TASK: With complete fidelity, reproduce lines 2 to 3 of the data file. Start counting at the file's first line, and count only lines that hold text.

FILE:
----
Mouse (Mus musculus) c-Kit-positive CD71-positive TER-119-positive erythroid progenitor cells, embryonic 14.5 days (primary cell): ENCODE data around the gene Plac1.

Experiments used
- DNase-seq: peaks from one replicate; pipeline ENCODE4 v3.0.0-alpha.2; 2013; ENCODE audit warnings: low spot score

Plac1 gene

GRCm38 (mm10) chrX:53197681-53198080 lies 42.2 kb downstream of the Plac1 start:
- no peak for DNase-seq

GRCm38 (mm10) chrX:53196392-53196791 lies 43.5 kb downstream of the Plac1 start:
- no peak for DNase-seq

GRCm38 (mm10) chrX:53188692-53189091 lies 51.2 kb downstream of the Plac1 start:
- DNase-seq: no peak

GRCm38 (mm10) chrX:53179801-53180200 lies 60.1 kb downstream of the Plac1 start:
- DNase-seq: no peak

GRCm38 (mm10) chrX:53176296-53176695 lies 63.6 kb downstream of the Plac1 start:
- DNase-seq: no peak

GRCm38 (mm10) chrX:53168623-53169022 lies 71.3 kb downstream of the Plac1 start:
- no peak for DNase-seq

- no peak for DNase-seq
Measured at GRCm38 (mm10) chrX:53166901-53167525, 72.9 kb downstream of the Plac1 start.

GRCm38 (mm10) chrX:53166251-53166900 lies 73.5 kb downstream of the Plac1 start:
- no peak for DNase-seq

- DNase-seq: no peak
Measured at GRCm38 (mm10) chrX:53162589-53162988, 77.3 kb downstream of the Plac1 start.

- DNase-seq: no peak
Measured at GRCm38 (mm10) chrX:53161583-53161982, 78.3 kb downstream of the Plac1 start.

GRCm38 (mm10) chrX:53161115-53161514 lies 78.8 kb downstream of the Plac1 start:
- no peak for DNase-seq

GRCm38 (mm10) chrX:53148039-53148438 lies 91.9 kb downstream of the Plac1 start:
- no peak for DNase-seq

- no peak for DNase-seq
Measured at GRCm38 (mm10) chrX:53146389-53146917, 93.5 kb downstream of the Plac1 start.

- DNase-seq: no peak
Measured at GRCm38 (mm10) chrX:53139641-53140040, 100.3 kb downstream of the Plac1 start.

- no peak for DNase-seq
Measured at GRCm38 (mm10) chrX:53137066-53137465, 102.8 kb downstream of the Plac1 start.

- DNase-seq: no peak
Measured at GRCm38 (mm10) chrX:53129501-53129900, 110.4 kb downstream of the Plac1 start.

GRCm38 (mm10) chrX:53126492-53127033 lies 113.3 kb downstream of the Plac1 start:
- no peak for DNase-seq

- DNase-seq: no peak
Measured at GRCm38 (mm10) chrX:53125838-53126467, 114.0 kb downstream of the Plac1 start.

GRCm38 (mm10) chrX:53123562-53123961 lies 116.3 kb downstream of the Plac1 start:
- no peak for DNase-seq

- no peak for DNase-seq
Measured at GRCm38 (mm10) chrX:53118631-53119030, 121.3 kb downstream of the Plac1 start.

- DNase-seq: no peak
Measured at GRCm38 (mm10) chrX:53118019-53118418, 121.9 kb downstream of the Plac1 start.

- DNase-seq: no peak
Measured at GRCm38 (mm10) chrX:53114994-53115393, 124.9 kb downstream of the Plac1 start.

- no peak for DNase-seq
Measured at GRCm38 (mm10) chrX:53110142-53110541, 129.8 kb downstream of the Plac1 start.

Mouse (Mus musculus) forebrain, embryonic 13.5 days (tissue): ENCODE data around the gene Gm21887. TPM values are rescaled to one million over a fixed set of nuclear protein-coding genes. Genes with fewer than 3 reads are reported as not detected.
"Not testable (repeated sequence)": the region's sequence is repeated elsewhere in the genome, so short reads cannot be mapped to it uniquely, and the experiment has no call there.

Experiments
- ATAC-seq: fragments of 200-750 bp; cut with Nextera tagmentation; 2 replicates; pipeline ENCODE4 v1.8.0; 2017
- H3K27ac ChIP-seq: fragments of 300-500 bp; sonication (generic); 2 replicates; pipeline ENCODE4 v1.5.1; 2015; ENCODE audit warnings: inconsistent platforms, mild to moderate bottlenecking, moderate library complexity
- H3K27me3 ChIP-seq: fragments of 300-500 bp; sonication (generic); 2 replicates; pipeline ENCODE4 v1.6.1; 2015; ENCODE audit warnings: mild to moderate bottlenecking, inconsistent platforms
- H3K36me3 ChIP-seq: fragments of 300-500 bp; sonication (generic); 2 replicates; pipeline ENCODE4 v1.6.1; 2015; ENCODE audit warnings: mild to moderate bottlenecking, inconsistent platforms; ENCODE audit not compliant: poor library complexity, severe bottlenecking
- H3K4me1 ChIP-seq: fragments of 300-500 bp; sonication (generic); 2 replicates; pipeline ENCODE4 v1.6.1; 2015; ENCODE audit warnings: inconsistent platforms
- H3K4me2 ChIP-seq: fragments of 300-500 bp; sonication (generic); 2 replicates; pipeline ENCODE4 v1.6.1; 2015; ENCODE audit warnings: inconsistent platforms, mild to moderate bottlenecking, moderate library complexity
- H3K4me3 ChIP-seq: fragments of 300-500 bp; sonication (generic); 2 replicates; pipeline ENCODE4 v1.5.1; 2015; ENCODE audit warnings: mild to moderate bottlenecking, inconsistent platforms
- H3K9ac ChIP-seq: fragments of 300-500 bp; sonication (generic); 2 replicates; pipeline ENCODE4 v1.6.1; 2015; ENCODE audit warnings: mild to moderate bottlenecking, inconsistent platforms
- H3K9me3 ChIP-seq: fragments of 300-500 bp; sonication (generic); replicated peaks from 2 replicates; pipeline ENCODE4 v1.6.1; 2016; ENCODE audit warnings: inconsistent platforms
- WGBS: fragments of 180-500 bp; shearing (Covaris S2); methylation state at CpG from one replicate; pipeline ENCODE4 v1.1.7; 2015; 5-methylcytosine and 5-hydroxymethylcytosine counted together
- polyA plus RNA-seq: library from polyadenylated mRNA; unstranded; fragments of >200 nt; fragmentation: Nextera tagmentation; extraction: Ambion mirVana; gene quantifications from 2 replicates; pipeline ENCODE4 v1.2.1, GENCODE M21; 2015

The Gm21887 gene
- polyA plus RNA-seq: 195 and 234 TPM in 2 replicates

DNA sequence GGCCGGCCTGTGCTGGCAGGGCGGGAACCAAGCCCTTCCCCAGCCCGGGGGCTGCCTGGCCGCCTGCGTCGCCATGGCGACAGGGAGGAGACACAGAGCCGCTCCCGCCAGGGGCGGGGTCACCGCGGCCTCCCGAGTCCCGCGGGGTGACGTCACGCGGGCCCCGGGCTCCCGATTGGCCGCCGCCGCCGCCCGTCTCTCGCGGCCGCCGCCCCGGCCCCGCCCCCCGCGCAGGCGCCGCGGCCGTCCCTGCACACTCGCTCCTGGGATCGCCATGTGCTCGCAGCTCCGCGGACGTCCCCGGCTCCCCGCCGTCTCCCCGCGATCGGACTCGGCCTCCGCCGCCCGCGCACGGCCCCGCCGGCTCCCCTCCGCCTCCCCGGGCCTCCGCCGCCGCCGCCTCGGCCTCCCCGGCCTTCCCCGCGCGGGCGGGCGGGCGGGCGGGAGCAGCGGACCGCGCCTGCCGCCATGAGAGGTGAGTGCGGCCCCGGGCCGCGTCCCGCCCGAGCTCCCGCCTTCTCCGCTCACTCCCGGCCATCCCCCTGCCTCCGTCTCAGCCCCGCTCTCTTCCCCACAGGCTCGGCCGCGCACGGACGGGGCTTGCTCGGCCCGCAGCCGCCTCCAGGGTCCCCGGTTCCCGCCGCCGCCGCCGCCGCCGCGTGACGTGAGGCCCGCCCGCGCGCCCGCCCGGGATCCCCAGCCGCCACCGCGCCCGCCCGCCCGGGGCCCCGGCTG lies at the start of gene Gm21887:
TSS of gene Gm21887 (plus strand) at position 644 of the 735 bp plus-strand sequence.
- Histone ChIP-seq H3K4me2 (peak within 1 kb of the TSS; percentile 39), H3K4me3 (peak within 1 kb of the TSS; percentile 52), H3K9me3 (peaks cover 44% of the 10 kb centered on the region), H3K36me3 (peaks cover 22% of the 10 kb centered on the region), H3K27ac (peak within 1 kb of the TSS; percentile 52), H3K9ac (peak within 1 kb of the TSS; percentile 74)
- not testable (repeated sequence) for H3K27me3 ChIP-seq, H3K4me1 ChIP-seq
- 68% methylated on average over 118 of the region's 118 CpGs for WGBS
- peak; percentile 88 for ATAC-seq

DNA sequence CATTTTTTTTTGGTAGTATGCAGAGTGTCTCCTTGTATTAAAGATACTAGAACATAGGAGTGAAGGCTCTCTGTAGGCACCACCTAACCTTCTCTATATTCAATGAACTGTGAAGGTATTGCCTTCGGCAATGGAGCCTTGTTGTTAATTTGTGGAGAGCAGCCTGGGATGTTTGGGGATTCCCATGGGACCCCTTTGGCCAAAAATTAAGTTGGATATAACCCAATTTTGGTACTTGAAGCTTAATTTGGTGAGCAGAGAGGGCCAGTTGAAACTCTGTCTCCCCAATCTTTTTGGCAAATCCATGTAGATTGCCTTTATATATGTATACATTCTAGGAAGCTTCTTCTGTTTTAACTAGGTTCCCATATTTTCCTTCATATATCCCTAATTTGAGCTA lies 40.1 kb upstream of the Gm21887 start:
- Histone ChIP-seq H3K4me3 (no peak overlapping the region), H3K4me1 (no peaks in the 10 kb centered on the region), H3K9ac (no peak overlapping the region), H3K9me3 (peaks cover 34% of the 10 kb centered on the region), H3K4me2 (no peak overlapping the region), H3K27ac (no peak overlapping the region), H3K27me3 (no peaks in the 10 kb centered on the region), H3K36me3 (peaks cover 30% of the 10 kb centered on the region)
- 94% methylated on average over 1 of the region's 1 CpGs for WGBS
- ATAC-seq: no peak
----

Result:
Experiments used
- DNase-seq: peaks from one replicate; pipeline ENCODE4 v3.0.0-alpha.2; 2013; ENCODE audit warnings: low spot score